Don't rush yourself to finish, or else you might miss key information or important details. Read at your own comfortable pace, just don't take too many breaks from the book or be away from it for too long if you can help it.

Once you've finished the book, quickly write down your reaction of the entire story as a whole, now that you know the beginning, middle and end.

Decide your spoiler policy

At this point, you should decide (if you haven't already) what your spoiler policy will be. Whether you're just sharing your reaction, or reviewing the book for professional purposes, you need to think about how much of the story you want to give away to the audience. It’s more likely people will read your review if there’s no danger of spoilers, so if you think you can write a review without giving much away, then I encourage you to do it. However, there is nothing wrong with talking about spoilers and plot points, and even the ending, as long as you give a WARNING beforehand! Just keep in mind that some people plan on reading the book for themselves, and don't want to find out the ending before they've had a chance to read it and react to it on their own. It's true that there are some people like to know the ending beforehand, not everyone does, so just be courteous and play it on the safe side, tagging spoilers when necessary and giving people the option to stay in the dark if they choose.

Otherwise, it shouldn’t be too hard to keep your review spoiler free. However, if you are having trouble with censoring your review, but are still determined to keep it spoiler-free, then I recommend that you write your full review, spoilers and all, and then go back and edit out as many spoilers as you can, and try to speak more vaguely about any specifics you may have mentioned.

Turning your notes into a thoughtful review

The main reason I say that you should wait until you've finished the book to edit your notes is because you may realize that some of your notes may not be helpful or relevant once you know the final outcome. An example of this is when you're reading something like a mystery, and you believe the wrong person is the culprit and write your theories down, only to find that it actually turned out to be someone else. The things you wrote about your suspect aren't obsolete, they can be summarized in a helpful way. For example: “The book does a good job of keeping you guessing.”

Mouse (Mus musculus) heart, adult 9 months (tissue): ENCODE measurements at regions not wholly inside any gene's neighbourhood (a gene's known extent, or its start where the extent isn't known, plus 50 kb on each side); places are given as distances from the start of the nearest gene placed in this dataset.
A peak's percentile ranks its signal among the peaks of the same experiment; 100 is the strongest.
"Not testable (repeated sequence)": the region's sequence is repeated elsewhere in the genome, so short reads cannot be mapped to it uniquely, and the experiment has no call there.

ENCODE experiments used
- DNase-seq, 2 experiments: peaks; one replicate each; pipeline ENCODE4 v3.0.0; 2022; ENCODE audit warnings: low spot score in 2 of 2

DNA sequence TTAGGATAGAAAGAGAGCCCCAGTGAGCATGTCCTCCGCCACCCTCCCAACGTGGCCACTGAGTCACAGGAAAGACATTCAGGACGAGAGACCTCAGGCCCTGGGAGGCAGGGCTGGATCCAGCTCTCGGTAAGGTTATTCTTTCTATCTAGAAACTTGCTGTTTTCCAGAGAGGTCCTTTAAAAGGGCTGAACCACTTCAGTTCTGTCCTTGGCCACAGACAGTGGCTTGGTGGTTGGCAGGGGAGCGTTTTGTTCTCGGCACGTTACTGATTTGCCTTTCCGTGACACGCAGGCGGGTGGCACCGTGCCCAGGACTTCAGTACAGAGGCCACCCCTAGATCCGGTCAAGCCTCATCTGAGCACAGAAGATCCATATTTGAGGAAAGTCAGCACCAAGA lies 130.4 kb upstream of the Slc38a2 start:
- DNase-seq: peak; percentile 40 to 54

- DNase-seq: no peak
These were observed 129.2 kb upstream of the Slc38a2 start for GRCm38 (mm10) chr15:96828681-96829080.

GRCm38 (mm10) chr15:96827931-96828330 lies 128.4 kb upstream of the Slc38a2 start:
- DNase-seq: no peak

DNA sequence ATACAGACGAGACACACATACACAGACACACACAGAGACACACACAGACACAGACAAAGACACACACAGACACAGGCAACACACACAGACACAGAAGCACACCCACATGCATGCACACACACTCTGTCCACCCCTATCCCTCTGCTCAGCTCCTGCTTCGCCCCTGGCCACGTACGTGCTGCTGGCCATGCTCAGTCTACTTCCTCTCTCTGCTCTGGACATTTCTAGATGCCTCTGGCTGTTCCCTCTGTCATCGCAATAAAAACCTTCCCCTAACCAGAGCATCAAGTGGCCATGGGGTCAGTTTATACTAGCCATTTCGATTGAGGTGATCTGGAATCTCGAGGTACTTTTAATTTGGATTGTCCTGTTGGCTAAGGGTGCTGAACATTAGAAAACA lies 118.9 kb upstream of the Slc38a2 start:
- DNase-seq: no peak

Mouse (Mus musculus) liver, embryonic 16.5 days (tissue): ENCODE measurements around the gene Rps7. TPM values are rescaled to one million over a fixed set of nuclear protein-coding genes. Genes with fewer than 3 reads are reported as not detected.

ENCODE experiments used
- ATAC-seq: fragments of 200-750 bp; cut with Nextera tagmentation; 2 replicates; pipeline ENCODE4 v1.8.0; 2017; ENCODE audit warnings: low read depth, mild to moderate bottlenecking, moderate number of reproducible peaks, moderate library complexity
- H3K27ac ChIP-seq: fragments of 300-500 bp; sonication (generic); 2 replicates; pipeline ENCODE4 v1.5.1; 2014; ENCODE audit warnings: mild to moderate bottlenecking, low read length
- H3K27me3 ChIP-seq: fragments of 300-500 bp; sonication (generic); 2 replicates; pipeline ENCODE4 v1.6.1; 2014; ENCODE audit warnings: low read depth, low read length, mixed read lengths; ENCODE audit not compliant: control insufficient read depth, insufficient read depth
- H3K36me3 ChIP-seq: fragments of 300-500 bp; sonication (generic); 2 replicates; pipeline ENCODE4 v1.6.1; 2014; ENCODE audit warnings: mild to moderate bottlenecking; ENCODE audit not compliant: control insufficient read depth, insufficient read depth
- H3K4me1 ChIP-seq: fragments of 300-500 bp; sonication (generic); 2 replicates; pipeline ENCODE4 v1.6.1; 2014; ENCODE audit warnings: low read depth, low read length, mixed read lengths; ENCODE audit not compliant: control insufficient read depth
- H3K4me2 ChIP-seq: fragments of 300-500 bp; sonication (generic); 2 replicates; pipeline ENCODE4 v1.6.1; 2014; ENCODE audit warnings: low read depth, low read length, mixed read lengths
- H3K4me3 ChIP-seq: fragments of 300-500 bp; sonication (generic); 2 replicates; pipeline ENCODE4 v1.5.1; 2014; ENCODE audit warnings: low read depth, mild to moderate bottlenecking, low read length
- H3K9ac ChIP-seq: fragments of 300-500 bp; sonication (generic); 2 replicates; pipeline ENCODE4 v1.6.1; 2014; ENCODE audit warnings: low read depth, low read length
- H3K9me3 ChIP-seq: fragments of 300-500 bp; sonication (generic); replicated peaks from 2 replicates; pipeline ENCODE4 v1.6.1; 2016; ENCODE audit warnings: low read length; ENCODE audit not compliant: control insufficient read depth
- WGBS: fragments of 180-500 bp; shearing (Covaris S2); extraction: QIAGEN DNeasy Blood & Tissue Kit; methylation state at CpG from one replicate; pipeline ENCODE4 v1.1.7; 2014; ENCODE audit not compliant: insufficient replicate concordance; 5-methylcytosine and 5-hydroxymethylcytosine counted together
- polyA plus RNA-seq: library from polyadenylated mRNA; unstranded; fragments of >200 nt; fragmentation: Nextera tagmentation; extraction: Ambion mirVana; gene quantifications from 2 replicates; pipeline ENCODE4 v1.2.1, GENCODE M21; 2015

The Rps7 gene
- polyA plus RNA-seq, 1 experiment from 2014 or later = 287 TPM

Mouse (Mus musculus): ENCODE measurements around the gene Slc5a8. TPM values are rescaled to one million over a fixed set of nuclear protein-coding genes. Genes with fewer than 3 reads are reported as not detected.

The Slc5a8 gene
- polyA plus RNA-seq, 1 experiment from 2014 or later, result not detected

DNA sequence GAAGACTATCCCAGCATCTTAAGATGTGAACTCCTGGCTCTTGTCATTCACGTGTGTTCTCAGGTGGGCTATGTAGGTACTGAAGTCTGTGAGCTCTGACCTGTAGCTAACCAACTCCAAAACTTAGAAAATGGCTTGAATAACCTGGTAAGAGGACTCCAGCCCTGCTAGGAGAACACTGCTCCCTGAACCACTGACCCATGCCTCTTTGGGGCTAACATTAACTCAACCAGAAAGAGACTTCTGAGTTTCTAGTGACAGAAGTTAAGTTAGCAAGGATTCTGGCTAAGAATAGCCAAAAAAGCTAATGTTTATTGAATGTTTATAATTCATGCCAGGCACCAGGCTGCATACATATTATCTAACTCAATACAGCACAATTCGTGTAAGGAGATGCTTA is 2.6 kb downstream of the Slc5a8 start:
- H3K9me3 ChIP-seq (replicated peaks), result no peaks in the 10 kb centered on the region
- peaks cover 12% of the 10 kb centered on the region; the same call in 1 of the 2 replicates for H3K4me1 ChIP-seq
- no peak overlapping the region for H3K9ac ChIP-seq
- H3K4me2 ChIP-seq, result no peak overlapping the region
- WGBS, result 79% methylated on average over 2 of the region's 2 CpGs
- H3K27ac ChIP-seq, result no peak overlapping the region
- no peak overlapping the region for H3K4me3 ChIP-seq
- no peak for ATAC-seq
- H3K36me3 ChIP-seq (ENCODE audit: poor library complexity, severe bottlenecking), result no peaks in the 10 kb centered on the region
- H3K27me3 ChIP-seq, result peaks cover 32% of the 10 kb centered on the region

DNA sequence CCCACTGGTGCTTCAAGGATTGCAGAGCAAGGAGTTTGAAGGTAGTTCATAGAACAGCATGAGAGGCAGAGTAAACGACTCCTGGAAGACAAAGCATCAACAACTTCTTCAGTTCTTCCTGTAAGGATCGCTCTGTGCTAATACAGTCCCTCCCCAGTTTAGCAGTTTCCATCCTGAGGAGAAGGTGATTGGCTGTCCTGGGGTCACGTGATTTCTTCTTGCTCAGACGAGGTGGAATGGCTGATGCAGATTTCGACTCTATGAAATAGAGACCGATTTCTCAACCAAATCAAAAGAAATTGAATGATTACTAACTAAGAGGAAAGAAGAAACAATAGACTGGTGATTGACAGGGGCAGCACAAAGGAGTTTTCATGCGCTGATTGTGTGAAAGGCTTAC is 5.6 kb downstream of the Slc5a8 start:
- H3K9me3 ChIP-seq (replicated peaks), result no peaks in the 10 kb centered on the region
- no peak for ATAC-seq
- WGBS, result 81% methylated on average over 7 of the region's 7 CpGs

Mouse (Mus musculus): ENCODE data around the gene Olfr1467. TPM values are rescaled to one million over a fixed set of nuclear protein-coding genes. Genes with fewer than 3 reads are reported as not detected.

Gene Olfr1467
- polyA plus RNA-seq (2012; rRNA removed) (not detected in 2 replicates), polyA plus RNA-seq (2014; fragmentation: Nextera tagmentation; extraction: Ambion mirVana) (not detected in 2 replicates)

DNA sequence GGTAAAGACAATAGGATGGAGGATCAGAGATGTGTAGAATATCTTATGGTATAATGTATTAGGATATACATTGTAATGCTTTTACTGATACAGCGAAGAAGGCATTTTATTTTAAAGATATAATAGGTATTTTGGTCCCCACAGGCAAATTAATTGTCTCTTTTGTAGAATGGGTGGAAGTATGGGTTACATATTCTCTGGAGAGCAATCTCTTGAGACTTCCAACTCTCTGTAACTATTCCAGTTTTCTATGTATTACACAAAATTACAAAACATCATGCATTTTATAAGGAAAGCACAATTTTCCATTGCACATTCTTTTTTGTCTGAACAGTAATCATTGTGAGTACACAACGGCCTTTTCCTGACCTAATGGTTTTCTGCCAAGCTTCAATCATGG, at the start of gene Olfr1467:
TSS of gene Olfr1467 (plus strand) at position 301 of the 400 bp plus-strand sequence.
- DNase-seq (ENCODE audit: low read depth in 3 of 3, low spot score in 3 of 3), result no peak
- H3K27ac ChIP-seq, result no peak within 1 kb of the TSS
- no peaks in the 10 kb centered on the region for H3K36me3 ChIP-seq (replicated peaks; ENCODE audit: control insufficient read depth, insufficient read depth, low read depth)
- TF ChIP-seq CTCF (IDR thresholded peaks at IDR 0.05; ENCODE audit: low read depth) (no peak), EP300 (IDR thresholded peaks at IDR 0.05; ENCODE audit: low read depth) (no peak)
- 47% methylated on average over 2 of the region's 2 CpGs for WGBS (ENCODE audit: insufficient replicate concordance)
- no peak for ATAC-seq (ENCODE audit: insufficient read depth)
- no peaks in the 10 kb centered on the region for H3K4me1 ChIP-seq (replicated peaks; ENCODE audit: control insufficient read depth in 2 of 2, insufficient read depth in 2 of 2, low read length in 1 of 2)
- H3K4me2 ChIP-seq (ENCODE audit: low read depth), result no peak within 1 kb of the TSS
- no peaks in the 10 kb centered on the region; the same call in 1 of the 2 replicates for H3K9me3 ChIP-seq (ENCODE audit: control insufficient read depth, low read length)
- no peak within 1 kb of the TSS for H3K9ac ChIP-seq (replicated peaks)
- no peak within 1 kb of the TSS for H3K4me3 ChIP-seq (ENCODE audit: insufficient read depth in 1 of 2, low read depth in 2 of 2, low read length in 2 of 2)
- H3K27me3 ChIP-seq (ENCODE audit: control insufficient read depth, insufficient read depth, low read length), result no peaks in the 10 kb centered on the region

Review your own review

Try your best to remain unbiased as you review the book. A good way to do this is to consistently evaluate your own opinions. If you think the author's jokes fell flat and weren't usually funny, then think about what kind of jokes you usually find funny. Instead of just saying that the jokes weren't funny, say that you have a different sense of humor than the author, and people who also dislike __ blank type of jokes also might not enjoy it.

Something that is really helpful is reading other peoples’ reviews of the book. See what others are saying, and why came to those conclusions about the book.

Be prepared to defend your ideas

If you criticize the book more than praise it (which is perfectly acceptable), then you may be contacted by avid fans of the book demanding to know why you gave such a negative review. But remember, there is nothing wrong with your opinion, even if they disagree with it. If necessary, you can deal with this by thoroughly explaining your reasons for criticism immediately after you give it. For example: Instead of just writing "I found Chapter ___ to be particularly lacking." Make sure you give a reason: “I found Chapter __ to be particularly lacking compared to the other chapters because unlike the others, chapter __ had no conflict, resolution, or even any new information that was necessary to the plot. I honestly feel that you could remove the entire chapter from the book and the story would not have changed."